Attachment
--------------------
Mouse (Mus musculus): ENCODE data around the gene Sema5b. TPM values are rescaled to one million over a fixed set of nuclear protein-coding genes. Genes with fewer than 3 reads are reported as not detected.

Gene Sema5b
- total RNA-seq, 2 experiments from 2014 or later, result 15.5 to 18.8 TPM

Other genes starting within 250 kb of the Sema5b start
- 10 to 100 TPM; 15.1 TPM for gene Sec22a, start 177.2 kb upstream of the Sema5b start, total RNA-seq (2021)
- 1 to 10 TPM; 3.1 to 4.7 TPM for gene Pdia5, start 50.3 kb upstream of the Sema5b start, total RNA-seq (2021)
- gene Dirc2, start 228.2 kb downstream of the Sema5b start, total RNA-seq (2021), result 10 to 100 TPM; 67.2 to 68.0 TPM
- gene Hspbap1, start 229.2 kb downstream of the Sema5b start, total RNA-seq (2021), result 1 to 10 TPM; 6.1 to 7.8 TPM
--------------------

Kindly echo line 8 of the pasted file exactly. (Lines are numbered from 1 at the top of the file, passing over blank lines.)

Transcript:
- gene Hspbap1, start 229.2 kb downstream of the Sema5b start, total RNA-seq (2021), result 1 to 10 TPM; 6.1 to 7.8 TPM